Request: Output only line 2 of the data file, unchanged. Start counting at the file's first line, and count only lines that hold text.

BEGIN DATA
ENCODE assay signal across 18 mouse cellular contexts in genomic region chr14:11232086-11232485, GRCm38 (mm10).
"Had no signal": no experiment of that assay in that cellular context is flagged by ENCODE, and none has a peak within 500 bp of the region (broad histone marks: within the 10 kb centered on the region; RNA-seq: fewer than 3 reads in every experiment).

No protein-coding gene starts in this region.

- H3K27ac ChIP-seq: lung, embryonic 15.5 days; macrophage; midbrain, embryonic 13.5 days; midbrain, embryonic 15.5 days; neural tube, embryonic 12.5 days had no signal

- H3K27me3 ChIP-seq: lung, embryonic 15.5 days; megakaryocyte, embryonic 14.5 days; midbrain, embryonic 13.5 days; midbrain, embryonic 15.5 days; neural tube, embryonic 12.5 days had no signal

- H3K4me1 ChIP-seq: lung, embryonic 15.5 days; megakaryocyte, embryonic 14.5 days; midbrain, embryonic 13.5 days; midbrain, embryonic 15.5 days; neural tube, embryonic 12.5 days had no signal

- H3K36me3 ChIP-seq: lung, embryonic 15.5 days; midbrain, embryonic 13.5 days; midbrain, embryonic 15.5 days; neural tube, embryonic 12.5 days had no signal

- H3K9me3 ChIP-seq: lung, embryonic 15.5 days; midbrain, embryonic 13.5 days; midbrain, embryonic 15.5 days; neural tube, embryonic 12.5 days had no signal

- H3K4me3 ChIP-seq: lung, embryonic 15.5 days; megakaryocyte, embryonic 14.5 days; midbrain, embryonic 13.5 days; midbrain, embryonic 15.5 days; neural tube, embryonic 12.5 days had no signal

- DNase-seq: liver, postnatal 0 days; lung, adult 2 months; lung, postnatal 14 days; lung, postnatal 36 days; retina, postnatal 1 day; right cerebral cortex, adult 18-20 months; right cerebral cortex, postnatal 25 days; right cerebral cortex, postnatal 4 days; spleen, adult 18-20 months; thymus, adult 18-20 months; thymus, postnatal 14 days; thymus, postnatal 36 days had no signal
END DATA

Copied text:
"Had no signal": no experiment of that assay in that cellular context is flagged by ENCODE, and none has a peak within 500 bp of the region (broad histone marks: within the 10 kb centered on the region; RNA-seq: fewer than 3 reads in every experiment).